Monday, January 14, 2013

Egyptian researcher claims there were no Temples

Al Ahram reports that Egyptian researcher Dr. Rahim Rihan, a supposed expert in Sinai and maritime archaeology, has determined that there have never been any Jewish Temples in Jerusalem.

Part of his evidence is the League of Nations report of December 1930 that determined that the Western Wall belongs to Muslims. (Part of that conclusion came because the rabbis that testified said that it belongs to no one but God, while the Muslims claimed it as their real estate.)

However, if you look at that very same report, the League of Nations makes it crystal clear that the Jewish Temples were on the Temple Mount:

The Wailing Wall forms an integral part of the western exterior shell of the Harem-esh-Sherif which itself is the site of the ancient Jewish temples, at the present day supplanted by Moslem Mosques....The very large blocks of stone at the base of the Wall, more especially the six courses of drafted stones, are dated by most archaeologists to the times of the Temple of Herod (i.e., the second, reconstructed Temple). Many of the stones bear inscriptions in Hebrew on their faces, some of them painted, others engraved. Above these stones there are three courses of undrafted masonry; these are probably Roman work (dating from the rebuilding of the city as a Roman colony by the Emperor Hadrian). The upper strata again are of much later date, belonging probably to the period about 1500 A.D. Recent researches go to show that the boundaries of the Wall coincide with those of the platform of the Temple of Solomon, of which courses of stones are supposed to still remain beneath the surface.

...It was Solomon who built the first Temple of Jerusalem, the grandeur and beauty of which have become widely renowned, thanks to the holy books and the historians. The Temple was situated on Mount Moriah on the platform, now known as the Harem-esh-Sherif area.

...About 720 B.C., the Assyrians destroyed the Kingdom of Israel and carried the inhabitants away as captives. About 600 B.C., Nebuchadnesar, King of Babylon, attacked the Kingdom of Judah. He destroyed the city of Jerusalem and the Temple of Solomon in the year 587 B.C. Most of the inhabitants were conveyed into captivity and were unable to return to their country until about 50 years later, after Cyrus, King of Persia, had conquered Babylon.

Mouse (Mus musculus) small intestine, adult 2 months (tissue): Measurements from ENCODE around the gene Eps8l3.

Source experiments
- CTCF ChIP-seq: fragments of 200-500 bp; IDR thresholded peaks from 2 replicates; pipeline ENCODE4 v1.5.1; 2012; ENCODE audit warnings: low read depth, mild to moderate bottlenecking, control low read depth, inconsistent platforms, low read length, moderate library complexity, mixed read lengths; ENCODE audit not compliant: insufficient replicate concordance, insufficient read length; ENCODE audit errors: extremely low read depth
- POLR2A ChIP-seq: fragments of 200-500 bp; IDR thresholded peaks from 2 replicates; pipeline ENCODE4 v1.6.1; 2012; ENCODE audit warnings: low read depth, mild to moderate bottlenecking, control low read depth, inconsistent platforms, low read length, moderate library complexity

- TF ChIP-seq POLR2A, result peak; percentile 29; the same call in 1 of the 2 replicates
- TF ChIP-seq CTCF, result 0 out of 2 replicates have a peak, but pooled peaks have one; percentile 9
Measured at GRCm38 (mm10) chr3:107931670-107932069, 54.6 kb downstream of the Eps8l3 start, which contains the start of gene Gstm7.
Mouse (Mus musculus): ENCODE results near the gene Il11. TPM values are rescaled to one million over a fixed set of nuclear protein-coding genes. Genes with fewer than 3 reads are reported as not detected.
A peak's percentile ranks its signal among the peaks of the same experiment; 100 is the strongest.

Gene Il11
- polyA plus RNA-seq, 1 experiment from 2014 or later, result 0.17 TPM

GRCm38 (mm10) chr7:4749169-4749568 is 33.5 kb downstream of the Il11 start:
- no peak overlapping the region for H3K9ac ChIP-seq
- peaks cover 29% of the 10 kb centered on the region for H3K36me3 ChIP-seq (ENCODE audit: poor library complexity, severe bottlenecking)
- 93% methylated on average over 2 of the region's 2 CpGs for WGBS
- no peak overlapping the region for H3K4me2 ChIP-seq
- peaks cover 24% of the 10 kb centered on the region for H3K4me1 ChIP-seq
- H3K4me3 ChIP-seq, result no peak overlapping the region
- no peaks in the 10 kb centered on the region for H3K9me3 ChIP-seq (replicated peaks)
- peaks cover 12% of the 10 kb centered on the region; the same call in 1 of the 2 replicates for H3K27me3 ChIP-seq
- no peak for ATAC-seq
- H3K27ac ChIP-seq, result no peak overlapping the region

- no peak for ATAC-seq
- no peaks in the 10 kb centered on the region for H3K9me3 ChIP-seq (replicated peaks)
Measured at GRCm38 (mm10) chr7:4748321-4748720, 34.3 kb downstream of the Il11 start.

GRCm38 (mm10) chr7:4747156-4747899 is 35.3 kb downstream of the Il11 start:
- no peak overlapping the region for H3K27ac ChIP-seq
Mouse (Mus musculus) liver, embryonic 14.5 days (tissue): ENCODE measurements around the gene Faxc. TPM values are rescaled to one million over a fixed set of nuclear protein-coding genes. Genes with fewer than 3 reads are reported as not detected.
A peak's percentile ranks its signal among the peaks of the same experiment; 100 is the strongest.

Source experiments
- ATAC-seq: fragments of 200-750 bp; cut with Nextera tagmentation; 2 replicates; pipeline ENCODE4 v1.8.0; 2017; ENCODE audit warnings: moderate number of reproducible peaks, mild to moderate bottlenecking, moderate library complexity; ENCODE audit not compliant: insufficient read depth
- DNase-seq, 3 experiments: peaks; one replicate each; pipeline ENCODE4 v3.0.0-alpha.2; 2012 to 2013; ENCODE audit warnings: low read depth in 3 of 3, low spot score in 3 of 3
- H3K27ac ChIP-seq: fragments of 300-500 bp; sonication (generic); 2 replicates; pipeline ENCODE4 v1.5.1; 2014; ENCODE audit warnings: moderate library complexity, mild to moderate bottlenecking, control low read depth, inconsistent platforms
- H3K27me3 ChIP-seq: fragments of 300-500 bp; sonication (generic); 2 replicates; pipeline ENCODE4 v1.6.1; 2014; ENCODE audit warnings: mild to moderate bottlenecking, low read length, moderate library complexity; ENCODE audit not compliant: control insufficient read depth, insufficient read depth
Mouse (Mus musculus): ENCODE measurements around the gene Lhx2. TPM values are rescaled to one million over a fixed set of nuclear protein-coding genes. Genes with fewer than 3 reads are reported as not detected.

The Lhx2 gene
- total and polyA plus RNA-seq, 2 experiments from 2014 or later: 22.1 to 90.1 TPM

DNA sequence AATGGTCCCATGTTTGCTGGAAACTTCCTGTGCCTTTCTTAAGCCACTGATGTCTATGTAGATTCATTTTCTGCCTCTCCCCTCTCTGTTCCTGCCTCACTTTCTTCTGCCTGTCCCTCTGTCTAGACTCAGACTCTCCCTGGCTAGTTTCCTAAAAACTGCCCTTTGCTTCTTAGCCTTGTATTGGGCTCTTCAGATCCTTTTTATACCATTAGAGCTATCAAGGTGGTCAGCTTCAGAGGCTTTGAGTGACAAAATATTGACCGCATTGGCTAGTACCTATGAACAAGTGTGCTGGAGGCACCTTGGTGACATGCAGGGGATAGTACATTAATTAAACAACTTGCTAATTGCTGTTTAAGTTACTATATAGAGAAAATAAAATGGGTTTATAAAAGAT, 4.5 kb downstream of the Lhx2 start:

According to the Prophet Jeremiah the Jews who remained in the Holy Island during that period of expatriation had already developed the habit of going to worship on the ruins of the Temple. After the Jews returned to Palestine, the Temple was rebuilt on its ancient site, about the years 520-515 B.C. During the ensuing century a set form of ritual was established by Ezrah and Nehemiah.

In 332 B.C. the Jews came under the domination of the Macedonians. King Antiochus IV treated the Jews severely and, after the revolt they set on foot about 170 B.C. had been quelled, the second Jewish Temple was destroyed. Then there followed a period of independence, to a certain extent, which lasted until the country was conquered by the Romans, Pompey entering Jerusalem in the year 63 B.C. According to tradition - Bavli, Makkoth 24 - the Jews also during this period, i.e., after the destruction of the second Temple, were accustomed to go to the ruins of their holy site.

In the year 40 B.C., with the support of the Romans, Herod, surnamed the Great, became King of Judea and during his reign the Judean Kingdom regained some of its ancient splendour. Herod reconstructed the Temple for the second time.

This last Temple was not destined to attain the same length of life even as its predecessors, for in the year 70 A.D., Titus, who afterwards became Roman Emperor, conquered Jerusalem and, like Nebuchadnesar six and a half centuries earlier, destroyed the whole city of Jerusalem and also the Temple, a part of the Western Wall being the only remnant left of the building.

In the book edited by the Dominican Fathers, Vincent and Abel, Jérusalem nouvelle, Paris 1922-26, we are told that, during the first period after the destruction of the Temple of Herod, the Jews continued to go and weep at the ruins of it. According to tradition, the Jews' wailing-place at that time seems to have been the stone on Mount Moriah where the Mosque of Omar now stands.

...There are several Jewish authors of the 10th and 11th centuries, e.g., Ben Meir, Rabbi Samuel ben Paltiel, Solomon ben Judah, and others, who write about the Jews repairing to the Wailing Wall for devotional purposes, also under the Arab domination. A nameless Christian Pilgrim of the 11th century testifies to a continuance of the practice of the Jews coming to Jerusalem annually.
What kind of a liar does it take to cite a document as proof of your position when it actually says the opposite?